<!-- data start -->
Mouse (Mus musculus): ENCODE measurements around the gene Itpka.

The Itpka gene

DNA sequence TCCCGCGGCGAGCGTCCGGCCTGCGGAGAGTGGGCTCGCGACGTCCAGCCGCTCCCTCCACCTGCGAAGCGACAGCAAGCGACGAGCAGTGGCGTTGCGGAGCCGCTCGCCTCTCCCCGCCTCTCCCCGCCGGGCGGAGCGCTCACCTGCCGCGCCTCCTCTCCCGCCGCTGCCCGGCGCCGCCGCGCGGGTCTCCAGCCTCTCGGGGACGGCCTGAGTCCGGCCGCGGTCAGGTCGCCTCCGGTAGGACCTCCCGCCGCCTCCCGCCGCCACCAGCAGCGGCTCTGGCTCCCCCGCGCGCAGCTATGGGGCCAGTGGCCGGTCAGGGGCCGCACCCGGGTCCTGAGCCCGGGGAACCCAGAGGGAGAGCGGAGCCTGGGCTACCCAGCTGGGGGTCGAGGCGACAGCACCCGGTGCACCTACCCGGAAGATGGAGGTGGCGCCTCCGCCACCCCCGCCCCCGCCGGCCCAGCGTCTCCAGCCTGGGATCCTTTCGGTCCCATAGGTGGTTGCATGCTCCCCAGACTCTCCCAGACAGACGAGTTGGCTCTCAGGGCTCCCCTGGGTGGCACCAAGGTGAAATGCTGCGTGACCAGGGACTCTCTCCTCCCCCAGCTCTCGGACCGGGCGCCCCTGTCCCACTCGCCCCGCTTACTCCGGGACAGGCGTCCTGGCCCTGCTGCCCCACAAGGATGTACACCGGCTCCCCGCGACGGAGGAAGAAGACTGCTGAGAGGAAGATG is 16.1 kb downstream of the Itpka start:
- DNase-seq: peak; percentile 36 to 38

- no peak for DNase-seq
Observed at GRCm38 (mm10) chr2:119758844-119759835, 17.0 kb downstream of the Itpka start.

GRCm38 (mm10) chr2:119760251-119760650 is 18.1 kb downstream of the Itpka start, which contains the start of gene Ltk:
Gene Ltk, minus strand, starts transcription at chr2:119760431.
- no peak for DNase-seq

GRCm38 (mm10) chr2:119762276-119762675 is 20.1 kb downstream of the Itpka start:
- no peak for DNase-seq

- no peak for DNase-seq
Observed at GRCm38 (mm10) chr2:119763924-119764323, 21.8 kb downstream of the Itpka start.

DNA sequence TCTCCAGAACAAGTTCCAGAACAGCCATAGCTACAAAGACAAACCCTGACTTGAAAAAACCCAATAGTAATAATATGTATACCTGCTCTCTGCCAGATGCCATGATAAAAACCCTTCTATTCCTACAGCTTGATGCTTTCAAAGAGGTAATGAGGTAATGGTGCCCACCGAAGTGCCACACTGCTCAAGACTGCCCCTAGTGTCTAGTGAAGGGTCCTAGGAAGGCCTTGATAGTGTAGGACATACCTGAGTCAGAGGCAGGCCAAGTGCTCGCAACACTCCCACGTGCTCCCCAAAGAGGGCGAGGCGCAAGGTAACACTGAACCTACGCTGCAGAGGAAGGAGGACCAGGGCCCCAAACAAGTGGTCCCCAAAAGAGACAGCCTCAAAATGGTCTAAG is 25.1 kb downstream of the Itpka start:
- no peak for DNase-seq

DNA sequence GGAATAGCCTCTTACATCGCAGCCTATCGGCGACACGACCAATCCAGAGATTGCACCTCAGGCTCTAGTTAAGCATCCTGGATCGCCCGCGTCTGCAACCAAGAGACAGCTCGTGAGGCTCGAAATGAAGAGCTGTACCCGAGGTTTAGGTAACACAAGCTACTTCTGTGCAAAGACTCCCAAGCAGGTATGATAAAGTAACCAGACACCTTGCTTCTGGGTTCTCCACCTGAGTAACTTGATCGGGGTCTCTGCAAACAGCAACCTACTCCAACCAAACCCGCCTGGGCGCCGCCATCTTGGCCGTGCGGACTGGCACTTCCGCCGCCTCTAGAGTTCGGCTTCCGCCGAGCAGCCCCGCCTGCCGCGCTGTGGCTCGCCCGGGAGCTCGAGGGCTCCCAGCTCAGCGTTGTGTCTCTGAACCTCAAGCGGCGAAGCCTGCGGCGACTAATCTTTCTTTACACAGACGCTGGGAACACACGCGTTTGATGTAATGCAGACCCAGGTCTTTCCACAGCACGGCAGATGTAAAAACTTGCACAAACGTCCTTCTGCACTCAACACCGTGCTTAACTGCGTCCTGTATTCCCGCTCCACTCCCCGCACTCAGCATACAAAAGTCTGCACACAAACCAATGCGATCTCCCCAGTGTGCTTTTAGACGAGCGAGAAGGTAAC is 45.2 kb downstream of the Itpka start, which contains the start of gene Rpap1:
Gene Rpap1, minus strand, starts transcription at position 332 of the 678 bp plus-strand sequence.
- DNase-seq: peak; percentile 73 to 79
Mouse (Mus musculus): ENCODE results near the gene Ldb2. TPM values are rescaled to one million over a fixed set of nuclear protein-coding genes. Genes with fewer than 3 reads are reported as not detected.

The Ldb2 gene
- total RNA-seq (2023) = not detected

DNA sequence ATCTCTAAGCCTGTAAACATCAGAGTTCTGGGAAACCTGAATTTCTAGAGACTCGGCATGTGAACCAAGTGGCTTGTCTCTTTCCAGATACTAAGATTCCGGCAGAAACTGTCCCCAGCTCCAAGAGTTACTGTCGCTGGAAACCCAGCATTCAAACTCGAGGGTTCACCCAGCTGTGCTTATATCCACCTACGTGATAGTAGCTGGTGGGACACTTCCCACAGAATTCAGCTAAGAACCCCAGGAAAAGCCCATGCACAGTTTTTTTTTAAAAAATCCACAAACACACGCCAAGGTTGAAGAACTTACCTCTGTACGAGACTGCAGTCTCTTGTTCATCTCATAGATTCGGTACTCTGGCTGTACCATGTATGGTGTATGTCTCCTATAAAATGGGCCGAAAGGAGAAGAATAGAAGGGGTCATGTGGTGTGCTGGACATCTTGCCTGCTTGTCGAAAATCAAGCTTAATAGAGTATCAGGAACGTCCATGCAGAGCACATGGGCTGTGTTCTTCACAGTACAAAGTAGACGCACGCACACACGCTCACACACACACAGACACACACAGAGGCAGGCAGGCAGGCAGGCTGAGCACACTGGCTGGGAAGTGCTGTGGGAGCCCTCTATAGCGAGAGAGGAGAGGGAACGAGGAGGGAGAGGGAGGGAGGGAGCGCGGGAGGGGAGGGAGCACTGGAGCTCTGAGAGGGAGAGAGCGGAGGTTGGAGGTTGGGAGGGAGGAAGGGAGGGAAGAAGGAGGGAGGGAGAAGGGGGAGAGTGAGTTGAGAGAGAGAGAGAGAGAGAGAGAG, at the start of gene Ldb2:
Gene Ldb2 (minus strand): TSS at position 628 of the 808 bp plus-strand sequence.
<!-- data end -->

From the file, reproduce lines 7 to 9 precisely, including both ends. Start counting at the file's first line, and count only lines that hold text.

GRCm38 (mm10) chr2:119760251-119760650 is 18.1 kb downstream of the Itpka start, which contains the start of gene Ltk:
Gene Ltk, minus strand, starts transcription at chr2:119760431.
- no peak for DNase-seq